Second Renewable Energy Zone Announced in Australia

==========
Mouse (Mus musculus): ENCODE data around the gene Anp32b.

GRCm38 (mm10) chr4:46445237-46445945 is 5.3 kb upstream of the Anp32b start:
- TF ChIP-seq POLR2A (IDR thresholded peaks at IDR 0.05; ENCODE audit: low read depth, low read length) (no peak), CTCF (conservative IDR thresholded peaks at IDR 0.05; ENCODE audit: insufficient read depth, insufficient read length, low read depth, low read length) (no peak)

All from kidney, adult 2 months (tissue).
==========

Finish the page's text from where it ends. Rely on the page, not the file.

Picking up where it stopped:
The New South Wales (NSW) government has officially declared the nation’s second renewable energy hub as the Australian state plans to gradually phase out its fleet of coal-fired power stations. The hub will be located in New England in the state’s north-east, with the NSW government banking on $10.7 billion from the private sector to fund the project, of which $78.9 million will come from state government coffers. The billion-dollar figure is more than twice the private sector investment of $5.2 billion required for the nation’s previously announced renewable energy zones (REZs) in the Central-West Orana region, west of Sydney. It comes as part of the NSW Electricity Infrastructure Roadmap, which outlines plans for five REZs to supplant the state’s heavy dependence on coal—a source that currently makes up more than two thirds of the state’s generated electricity. Liddell power station in the Hunter Valley region of New South Wales, Australia on Apr. 22, 2018. (AAP Image/Dan Himbrechts) NSW had previously announced its goal to reach net zero emissions by 2050 and halve its emissions by 2030. Australia’s overall rapid shift to more renewable energy could see coal power retire three times earlier than originally expected. Australia’s overall push to lower its emissions comes following a report by the Intergovernmental Panel on Climate Change (IPCC) that concluded carbon dioxide to be the primary contributor to climate change, although this has been disputed by peer-reviewed research questioning the IPCC over its decision to not consider the effects of solar energy. REZs have been lauded as a replacement to typical power stations and feature solar, wind, and energy storage—such as batteries—all in one place. This promises to reduce overall costs by capitalising on economies of scale, such as reducing the amount of transmission cables required. NSW Energy Corporation CEO James Hay said the New England REZ had great natural energy resources, including potential sites for “pumped-hydro.” Pumped hydro is a form of energy storage that involves pumping water into reservoirs at a higher elevation, and releasing the water to re-harness the energy when required. “REZs are the modern-day equivalent of a power station, combining low cost renewables with back-up energy from storage and transmission to deliver cheap, reliable, and clean energy,” Hay said. Unaddressed Concerns of the Rapid Renewable Rollout With the accelerating adoption of solar, wind, and battery systems, concerns have been voiced regarding the use of slave labour in the renewable energy supply chain, along with the cuts to energy security brought on by a poorly planned transition. Experts have warned of the need to not rush the transition to renewable energy, a point that has been backed up by the United Kingdom’s energy crisis in 2021 which saw swathes of wind turbines sit stagnant following record low wind levels. The rapid energy shift also prompted the Australian Human Rights Commission (AHRC) to enforce rules that require certain sectors to report annually on how they’re addressing the risk of slavery in the renewable energy supply chain. “Modern slavery risks are heightened when there is a change in procurement strategy and high volumes of manufactured goods are required at short notice,” the AHRC states. “The shift to renewable energy has revealed a number of areas of emerging modern slavery supply chain risk for energy companies.” This includes child slave labour in the Democratic Republic of the Congo, where allegations have been put forward of children being regularly maimed and killed by tunnel collapses during the mining of cobalt—a critical material used in batteries. A child walks past a truck carrying rocks extracted from a cobalt mine at a copper quarry and cobalt pit in Lubumbashi, Democratic Republic of the Congo, on May 23, 2016. (Junior Kannah/AFP via Getty Images) China—which has been the focus of numerous accounts of human rights abuses, such as the mass forced organ harvesting of Falun Dafa adherents and the persecution of Tibetan Buddhists—has also enslaved millions of ethnic Uyghur, Kyrgyz, and Kazakh citizens who have been found to work in the production of solar cells. Most of Australia’s supply of renewable energy systems come from China—the world’s biggest producer of solar panels, wind turbines, and battery cells. This includes 90 percent of its solar panels, as Australia has little to none of its own renewable manufacturing capabilities. Chinese wind turbines have also been put under the spotlight recently after nearly half of wind turbines inspected at Australia’s largest wind farm were found to be cracked and would need months of repairs—despite being in operation for less than five months. Leader of the United Australia Party and federal MP Craig Kelly, who has been critical of NSW transition to net zero, highlighted the increasing dependence on China brought on by the energy transition. “The net r